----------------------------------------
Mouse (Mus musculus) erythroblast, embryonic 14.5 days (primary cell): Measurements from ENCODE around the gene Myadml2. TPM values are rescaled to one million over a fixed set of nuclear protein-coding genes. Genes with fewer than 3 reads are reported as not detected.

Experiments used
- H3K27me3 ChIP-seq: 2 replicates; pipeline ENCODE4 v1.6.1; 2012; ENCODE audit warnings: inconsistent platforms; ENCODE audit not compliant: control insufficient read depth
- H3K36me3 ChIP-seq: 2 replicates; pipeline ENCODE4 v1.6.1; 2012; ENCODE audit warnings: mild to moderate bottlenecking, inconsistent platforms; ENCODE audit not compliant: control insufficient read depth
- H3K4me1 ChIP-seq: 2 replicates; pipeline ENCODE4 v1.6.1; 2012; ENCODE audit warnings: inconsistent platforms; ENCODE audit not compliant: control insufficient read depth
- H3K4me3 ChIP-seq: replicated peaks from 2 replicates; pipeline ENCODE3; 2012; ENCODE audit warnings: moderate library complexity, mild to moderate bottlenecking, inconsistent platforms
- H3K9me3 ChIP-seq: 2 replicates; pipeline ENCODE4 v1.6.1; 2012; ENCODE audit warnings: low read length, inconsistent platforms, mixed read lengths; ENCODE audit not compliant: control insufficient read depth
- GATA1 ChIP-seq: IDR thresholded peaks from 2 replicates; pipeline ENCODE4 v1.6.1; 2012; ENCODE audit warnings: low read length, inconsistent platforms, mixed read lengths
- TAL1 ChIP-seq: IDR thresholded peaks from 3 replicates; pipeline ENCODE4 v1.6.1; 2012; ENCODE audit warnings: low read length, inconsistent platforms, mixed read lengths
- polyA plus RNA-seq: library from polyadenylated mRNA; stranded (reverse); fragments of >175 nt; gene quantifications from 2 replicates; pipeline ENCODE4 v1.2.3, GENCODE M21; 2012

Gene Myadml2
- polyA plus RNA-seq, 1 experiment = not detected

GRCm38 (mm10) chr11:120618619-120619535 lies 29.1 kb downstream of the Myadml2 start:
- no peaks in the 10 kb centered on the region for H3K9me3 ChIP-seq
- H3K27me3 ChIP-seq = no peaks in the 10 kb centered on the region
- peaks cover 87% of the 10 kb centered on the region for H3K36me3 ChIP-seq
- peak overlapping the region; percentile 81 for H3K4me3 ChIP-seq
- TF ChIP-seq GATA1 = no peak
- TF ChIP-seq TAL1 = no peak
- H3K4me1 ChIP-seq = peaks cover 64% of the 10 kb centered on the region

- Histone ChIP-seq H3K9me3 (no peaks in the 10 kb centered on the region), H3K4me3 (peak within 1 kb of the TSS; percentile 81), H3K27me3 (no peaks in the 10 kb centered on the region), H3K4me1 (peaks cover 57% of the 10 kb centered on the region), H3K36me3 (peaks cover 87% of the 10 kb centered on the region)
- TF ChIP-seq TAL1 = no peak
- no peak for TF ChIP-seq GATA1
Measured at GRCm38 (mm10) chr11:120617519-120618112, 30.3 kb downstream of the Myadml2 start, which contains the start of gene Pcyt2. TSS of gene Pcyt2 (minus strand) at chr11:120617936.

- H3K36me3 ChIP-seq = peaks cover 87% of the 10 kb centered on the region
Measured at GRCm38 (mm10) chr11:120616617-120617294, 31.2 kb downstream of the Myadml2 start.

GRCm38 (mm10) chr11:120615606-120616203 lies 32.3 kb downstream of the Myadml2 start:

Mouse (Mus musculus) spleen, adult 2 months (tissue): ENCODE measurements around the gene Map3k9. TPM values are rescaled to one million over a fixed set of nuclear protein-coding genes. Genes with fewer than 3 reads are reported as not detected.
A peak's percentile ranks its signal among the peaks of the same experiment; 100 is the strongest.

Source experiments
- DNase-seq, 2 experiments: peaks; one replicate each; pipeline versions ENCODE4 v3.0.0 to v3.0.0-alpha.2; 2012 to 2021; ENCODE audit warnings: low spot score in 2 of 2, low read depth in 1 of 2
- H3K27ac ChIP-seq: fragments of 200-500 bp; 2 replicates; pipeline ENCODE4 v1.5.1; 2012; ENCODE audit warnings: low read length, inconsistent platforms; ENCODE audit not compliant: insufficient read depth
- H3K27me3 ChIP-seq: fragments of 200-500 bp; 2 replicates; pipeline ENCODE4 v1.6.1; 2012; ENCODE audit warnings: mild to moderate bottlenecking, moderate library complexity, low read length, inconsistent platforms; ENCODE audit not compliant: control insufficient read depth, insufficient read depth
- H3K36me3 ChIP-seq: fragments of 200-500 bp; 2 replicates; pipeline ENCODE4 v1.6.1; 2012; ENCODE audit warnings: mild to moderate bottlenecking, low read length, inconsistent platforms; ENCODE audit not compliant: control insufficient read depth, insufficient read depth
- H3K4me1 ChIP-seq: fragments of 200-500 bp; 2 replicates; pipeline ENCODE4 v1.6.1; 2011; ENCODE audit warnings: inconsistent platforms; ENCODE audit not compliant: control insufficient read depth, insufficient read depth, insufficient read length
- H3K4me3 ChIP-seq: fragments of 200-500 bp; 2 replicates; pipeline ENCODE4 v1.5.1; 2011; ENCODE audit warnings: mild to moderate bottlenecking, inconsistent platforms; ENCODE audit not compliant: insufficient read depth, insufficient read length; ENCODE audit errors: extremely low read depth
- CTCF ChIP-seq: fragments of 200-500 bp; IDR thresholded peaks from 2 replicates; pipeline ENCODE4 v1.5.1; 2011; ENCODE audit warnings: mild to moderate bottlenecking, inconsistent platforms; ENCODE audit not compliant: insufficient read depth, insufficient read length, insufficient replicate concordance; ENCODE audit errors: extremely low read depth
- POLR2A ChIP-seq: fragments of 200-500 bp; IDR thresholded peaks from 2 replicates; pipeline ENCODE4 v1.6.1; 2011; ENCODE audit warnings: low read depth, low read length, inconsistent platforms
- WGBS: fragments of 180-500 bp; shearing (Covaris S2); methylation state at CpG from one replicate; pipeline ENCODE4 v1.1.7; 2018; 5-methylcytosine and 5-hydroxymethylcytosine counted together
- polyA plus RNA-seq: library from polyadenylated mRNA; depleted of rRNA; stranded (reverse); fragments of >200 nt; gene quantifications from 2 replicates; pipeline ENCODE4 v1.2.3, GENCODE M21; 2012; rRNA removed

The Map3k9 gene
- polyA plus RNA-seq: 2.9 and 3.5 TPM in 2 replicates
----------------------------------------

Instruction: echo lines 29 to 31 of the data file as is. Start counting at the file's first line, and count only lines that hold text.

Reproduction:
A peak's percentile ranks its signal among the peaks of the same experiment; 100 is the strongest.

Source experiments
- DNase-seq, 2 experiments: peaks; one replicate each; pipeline versions ENCODE4 v3.0.0 to v3.0.0-alpha.2; 2012 to 2021; ENCODE audit warnings: low spot score in 2 of 2, low read depth in 1 of 2